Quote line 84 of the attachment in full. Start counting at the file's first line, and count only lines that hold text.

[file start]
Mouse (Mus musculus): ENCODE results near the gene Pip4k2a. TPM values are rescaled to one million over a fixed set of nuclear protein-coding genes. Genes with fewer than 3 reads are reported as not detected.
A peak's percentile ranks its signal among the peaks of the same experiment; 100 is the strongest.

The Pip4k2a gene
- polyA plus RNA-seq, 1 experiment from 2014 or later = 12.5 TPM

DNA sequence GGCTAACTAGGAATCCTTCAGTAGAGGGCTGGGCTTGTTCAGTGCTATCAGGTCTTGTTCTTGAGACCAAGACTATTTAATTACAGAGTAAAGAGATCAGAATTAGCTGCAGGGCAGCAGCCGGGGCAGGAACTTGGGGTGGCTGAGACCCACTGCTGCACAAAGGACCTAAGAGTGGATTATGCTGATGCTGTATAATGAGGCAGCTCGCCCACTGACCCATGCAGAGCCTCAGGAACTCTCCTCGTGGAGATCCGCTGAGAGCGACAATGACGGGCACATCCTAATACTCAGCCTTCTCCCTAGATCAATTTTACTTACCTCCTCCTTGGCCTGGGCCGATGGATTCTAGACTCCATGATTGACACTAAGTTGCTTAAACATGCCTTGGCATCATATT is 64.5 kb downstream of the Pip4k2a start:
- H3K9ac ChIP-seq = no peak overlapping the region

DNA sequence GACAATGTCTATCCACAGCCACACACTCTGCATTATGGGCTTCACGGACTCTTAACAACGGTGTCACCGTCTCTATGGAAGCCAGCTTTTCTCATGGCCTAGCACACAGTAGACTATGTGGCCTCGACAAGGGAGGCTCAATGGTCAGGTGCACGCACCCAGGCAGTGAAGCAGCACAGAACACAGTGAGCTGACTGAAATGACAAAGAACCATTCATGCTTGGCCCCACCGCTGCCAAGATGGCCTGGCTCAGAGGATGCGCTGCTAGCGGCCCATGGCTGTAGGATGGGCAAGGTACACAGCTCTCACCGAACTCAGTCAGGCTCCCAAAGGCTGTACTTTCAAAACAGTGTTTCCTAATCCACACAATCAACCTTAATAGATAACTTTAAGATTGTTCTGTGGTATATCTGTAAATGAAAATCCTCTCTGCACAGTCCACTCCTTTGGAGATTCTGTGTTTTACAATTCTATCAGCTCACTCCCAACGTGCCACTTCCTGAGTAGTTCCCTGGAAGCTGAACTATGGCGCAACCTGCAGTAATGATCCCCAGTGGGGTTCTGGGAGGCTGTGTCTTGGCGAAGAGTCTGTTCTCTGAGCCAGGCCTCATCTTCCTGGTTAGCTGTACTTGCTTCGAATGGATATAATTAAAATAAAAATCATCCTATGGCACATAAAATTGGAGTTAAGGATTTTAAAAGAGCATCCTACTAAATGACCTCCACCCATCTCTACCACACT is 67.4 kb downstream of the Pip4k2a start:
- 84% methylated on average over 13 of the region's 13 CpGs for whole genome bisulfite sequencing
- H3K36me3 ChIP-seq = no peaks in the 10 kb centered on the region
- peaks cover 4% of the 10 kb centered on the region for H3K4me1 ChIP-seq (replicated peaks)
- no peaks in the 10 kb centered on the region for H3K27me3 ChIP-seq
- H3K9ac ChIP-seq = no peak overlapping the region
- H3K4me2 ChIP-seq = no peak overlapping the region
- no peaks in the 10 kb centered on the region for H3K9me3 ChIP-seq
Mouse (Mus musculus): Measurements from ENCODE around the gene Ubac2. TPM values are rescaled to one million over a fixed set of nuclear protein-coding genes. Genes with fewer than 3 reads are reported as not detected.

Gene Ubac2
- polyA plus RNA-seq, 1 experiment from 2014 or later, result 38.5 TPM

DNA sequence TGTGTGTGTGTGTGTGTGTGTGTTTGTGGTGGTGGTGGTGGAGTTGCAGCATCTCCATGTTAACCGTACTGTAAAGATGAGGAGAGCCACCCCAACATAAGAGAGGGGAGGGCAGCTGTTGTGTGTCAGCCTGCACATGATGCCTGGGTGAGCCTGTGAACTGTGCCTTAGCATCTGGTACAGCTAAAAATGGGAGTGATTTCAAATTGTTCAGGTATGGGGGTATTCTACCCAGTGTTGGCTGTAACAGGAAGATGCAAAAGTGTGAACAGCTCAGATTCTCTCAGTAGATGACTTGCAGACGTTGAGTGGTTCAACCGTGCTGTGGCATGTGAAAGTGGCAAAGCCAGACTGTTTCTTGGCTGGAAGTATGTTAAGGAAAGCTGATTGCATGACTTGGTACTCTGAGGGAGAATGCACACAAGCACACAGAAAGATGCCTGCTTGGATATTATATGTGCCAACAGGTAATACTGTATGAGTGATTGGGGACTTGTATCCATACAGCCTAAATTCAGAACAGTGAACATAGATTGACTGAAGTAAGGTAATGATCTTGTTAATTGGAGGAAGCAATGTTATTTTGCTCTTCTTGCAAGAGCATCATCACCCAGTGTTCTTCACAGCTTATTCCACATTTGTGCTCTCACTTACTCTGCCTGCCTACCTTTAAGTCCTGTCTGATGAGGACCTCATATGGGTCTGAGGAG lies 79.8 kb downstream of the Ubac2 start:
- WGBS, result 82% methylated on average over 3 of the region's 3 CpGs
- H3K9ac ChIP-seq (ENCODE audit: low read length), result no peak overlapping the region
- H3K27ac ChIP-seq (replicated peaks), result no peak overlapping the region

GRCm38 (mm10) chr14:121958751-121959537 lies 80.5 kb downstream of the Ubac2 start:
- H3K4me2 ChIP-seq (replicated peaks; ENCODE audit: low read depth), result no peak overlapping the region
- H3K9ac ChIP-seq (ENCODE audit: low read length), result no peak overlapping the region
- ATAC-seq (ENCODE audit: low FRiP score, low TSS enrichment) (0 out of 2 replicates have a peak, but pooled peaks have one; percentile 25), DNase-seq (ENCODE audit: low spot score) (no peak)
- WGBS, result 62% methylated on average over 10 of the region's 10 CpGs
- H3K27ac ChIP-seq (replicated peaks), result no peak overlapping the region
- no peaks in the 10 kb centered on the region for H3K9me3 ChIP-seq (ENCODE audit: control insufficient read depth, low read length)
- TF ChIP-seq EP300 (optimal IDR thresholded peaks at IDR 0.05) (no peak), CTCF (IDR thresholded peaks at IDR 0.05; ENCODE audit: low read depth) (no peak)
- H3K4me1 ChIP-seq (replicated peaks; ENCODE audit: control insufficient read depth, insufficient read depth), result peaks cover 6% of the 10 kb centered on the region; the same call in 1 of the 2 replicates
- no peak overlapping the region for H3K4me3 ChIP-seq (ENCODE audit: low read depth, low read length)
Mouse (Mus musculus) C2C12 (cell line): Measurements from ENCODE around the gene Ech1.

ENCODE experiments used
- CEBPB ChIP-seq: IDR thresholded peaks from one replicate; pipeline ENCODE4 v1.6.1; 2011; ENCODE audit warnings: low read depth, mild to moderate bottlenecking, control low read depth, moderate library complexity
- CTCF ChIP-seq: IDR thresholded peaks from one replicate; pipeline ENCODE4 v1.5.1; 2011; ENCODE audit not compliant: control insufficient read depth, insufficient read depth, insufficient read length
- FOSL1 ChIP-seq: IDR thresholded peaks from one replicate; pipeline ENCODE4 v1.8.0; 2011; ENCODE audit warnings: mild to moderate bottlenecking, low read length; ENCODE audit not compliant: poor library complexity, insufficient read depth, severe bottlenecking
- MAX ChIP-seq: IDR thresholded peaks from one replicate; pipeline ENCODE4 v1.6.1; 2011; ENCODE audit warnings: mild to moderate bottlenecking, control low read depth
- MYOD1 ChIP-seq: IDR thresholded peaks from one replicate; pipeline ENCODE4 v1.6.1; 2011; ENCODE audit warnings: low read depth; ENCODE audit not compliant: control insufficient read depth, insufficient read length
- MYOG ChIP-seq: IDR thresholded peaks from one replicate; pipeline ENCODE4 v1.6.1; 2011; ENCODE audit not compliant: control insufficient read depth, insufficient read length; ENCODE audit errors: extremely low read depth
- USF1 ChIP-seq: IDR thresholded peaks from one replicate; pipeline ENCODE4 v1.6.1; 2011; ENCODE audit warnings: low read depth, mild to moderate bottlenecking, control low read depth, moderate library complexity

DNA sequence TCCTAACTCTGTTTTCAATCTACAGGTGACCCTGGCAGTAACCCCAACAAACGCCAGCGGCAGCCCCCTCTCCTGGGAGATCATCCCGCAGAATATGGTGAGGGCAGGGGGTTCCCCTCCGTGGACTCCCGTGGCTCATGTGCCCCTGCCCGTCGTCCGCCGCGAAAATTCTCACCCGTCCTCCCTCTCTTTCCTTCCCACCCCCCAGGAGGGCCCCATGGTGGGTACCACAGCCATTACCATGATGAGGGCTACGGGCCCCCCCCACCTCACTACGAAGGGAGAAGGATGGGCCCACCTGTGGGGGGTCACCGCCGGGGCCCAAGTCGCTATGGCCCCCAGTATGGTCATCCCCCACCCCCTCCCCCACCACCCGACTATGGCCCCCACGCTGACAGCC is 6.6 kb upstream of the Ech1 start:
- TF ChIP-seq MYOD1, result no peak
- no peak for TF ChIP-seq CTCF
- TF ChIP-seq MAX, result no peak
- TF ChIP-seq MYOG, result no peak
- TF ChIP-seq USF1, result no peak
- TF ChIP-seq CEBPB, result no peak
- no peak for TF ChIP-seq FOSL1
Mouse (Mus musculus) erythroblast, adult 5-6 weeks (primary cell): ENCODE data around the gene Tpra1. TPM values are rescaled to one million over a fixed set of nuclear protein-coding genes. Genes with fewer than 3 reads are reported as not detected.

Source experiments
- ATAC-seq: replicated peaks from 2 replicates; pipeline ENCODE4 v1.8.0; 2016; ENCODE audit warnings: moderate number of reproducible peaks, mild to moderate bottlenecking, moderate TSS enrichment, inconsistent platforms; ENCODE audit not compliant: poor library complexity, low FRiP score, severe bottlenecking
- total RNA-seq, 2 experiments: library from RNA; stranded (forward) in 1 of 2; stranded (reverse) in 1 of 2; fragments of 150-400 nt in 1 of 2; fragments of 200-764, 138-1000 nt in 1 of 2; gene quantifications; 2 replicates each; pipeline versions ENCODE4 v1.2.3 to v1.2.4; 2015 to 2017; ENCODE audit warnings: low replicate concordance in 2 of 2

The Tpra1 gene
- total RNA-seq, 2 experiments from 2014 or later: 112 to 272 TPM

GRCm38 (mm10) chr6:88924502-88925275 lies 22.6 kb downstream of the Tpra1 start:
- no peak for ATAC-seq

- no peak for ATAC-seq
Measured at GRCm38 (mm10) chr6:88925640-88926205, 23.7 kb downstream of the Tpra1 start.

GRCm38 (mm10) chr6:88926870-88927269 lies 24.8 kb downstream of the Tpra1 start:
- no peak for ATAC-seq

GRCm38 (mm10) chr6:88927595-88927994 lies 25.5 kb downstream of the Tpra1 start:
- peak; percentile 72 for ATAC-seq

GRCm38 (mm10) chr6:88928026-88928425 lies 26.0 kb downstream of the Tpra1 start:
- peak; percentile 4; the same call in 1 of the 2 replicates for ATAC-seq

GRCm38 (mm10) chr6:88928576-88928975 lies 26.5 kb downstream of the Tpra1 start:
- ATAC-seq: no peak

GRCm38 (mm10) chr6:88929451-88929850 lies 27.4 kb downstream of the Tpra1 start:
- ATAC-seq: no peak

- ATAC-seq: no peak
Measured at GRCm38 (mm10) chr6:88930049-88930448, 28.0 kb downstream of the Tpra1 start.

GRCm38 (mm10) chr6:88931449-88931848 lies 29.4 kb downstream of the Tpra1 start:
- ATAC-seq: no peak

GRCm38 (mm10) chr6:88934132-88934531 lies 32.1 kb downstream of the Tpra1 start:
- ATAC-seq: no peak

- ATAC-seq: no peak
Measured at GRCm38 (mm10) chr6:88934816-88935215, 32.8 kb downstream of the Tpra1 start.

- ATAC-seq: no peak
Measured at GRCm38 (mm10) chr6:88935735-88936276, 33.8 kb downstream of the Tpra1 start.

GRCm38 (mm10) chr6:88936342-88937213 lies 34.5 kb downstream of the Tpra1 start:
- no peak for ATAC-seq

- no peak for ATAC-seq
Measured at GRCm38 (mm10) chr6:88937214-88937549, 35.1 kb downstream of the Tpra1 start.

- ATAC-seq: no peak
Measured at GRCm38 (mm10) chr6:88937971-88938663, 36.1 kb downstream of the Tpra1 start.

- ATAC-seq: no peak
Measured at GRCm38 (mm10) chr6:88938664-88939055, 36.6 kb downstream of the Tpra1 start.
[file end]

Measured at GRCm38 (mm10) chr6:88937971-88938663, 36.1 kb downstream of the Tpra1 start.